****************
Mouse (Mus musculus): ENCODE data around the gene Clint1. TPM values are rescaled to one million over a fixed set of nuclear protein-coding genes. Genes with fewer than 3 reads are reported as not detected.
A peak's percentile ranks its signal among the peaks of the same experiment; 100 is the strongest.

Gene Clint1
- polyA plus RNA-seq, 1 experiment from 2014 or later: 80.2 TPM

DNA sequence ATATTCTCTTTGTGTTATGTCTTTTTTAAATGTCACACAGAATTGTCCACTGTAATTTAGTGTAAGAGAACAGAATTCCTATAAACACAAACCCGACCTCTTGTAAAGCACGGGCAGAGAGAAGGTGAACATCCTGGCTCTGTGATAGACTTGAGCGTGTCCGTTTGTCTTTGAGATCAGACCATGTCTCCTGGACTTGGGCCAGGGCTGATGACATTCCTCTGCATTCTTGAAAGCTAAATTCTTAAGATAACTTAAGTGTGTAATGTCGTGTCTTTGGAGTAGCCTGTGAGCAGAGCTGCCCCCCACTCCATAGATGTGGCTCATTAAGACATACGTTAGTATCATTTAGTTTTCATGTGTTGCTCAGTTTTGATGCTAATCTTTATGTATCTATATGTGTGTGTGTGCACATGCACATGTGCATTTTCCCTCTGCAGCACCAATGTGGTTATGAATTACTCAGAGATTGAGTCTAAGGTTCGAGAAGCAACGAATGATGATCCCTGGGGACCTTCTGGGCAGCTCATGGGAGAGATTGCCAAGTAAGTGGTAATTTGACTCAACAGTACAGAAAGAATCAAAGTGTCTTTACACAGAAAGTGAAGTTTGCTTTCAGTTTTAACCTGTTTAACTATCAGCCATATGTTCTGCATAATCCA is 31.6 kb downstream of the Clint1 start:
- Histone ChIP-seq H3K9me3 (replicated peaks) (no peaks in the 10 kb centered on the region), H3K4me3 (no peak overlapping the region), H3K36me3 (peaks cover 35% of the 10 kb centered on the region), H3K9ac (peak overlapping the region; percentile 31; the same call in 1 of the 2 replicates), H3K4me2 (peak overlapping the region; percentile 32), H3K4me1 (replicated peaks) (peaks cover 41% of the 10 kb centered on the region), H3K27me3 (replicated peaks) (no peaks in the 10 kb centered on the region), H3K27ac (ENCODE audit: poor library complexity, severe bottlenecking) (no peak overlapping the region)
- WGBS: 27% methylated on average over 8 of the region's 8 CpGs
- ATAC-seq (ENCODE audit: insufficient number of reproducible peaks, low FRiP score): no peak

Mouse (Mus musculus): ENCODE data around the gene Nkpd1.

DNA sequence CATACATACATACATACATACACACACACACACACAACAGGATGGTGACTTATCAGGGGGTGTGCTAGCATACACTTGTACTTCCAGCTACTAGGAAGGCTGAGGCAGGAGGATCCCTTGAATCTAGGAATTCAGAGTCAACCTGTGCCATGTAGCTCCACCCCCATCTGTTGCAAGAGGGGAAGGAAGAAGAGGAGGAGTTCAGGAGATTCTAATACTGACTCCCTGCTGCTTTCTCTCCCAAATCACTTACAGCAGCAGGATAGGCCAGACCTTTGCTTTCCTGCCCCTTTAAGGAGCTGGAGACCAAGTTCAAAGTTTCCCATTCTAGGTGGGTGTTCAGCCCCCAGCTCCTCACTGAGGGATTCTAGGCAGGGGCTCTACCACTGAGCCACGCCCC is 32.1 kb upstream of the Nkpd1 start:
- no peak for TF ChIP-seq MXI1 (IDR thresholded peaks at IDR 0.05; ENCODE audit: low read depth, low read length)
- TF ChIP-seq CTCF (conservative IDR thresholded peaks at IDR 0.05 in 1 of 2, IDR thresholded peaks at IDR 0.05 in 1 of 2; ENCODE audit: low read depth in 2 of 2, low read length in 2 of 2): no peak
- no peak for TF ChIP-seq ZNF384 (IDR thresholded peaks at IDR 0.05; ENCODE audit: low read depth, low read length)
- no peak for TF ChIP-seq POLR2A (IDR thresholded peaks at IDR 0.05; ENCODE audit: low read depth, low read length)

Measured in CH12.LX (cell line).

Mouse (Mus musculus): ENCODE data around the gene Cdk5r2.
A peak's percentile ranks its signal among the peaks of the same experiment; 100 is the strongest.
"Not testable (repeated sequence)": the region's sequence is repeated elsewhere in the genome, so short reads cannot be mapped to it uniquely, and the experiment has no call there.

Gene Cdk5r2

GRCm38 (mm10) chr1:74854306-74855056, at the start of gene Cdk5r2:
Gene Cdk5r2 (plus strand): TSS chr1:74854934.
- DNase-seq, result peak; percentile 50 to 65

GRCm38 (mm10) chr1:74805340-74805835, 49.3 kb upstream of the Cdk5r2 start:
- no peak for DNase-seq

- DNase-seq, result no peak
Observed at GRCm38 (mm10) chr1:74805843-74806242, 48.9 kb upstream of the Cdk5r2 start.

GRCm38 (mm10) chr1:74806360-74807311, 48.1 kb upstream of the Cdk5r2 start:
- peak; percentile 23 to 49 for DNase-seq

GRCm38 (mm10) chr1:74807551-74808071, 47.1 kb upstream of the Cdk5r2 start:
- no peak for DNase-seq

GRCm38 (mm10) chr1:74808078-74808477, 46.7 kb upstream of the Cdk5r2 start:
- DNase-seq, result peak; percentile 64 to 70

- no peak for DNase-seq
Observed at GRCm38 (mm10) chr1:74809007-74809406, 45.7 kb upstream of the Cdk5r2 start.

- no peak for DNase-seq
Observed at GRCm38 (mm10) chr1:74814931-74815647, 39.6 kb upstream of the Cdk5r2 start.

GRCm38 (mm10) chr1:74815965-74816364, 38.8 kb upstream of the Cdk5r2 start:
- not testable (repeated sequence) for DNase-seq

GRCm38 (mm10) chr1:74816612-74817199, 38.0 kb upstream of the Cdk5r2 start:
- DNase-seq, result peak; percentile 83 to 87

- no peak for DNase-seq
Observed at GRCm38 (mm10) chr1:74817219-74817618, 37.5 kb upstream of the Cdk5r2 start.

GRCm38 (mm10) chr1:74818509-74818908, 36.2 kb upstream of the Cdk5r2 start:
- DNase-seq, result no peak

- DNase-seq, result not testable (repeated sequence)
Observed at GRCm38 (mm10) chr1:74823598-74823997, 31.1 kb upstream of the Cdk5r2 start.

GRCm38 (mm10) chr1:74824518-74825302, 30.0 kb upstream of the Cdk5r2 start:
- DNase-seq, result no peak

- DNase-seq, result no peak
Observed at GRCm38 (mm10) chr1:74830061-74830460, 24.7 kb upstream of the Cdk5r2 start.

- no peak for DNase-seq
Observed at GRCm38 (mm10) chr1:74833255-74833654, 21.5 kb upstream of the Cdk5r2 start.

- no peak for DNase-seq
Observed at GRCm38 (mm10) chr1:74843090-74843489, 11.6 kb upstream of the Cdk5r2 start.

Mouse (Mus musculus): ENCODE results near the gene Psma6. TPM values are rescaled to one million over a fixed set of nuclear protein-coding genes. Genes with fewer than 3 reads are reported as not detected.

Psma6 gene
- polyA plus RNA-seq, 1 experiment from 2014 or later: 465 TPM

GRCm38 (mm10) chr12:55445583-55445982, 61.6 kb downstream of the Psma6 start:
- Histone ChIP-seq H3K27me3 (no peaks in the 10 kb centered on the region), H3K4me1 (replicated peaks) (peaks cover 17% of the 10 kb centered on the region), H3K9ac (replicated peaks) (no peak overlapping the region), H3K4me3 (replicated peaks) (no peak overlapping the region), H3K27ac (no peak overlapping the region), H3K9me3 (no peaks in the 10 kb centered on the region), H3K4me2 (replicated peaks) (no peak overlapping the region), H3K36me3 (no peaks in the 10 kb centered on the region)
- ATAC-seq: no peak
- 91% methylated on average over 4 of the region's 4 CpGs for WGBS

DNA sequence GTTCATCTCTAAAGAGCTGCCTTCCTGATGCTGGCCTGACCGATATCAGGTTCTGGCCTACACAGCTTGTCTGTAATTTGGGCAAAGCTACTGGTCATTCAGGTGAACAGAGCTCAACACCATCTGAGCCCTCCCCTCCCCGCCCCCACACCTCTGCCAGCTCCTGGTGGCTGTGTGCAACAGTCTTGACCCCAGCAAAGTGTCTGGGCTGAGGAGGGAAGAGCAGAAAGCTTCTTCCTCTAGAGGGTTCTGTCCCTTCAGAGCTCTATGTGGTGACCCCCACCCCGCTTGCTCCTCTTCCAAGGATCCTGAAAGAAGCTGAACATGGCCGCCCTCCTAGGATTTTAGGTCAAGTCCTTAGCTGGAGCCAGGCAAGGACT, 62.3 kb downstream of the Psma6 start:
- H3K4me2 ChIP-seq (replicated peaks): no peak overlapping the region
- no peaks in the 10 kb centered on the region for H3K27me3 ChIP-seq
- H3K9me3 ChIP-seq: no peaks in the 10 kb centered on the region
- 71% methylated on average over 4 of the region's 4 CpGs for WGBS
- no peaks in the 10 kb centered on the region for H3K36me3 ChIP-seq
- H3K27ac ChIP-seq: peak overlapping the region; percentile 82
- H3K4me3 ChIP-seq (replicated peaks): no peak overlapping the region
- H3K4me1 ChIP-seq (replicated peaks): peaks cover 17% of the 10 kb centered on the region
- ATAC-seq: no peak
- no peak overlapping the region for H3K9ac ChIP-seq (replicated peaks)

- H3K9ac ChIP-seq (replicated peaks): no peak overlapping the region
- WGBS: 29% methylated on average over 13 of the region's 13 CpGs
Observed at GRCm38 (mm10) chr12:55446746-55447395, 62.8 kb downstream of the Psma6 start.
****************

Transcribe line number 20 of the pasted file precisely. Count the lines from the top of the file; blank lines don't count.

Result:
GRCm38 (mm10) chr1:74854306-74855056, at the start of gene Cdk5r2: